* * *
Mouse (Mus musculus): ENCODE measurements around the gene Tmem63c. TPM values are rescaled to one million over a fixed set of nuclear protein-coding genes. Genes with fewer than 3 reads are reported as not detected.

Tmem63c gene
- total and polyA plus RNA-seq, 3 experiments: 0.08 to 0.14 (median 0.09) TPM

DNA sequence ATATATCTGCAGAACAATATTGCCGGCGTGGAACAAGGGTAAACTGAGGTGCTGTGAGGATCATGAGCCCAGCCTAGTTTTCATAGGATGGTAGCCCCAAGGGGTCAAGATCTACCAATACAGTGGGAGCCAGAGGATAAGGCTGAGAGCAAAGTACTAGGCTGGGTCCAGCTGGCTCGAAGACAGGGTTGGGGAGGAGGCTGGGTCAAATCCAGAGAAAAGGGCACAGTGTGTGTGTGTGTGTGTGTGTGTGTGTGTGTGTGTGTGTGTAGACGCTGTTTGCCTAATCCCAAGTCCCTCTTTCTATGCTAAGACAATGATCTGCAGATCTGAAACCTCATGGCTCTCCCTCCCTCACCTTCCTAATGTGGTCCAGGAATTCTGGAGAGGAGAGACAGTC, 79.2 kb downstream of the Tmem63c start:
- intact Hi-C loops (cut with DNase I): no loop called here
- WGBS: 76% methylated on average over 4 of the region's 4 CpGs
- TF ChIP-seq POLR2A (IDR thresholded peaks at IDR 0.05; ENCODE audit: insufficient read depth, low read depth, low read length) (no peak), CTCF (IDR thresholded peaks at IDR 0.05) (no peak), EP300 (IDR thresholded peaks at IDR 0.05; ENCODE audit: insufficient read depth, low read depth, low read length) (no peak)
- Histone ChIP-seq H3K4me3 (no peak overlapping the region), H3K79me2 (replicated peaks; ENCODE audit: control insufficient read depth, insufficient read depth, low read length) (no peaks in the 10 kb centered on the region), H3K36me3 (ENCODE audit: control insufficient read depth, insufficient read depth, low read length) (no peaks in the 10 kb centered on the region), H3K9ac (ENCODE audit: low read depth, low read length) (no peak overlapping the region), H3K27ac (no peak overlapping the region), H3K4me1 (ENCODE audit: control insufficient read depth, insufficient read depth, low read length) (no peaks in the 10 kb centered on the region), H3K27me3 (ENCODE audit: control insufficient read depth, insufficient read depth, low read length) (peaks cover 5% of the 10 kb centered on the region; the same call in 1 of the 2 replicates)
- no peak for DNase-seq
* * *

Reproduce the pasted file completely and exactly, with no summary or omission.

Mouse (Mus musculus): ENCODE measurements around the gene Tmem63c. TPM values are rescaled to one million over a fixed set of nuclear protein-coding genes. Genes with fewer than 3 reads are reported as not detected.

Tmem63c gene
- total and polyA plus RNA-seq, 3 experiments: 0.08 to 0.14 (median 0.09) TPM

DNA sequence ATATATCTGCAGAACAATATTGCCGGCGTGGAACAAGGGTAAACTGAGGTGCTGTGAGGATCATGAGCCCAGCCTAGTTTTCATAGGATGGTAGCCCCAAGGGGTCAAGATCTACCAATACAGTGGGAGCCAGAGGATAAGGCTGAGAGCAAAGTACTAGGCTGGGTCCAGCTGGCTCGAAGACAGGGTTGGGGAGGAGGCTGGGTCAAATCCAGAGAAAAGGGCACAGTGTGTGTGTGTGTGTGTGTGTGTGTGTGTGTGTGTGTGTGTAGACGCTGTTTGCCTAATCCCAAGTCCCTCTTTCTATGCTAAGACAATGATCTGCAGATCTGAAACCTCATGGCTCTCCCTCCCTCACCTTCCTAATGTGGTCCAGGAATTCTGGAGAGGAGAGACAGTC, 79.2 kb downstream of the Tmem63c start:
- intact Hi-C loops (cut with DNase I): no loop called here
- WGBS: 76% methylated on average over 4 of the region's 4 CpGs
- TF ChIP-seq POLR2A (IDR thresholded peaks at IDR 0.05; ENCODE audit: insufficient read depth, low read depth, low read length) (no peak), CTCF (IDR thresholded peaks at IDR 0.05) (no peak), EP300 (IDR thresholded peaks at IDR 0.05; ENCODE audit: insufficient read depth, low read depth, low read length) (no peak)
- Histone ChIP-seq H3K4me3 (no peak overlapping the region), H3K79me2 (replicated peaks; ENCODE audit: control insufficient read depth, insufficient read depth, low read length) (no peaks in the 10 kb centered on the region), H3K36me3 (ENCODE audit: control insufficient read depth, insufficient read depth, low read length) (no peaks in the 10 kb centered on the region), H3K9ac (ENCODE audit: low read depth, low read length) (no peak overlapping the region), H3K27ac (no peak overlapping the region), H3K4me1 (ENCODE audit: control insufficient read depth, insufficient read depth, low read length) (no peaks in the 10 kb centered on the region), H3K27me3 (ENCODE audit: control insufficient read depth, insufficient read depth, low read length) (peaks cover 5% of the 10 kb centered on the region; the same call in 1 of the 2 replicates)
- no peak for DNase-seq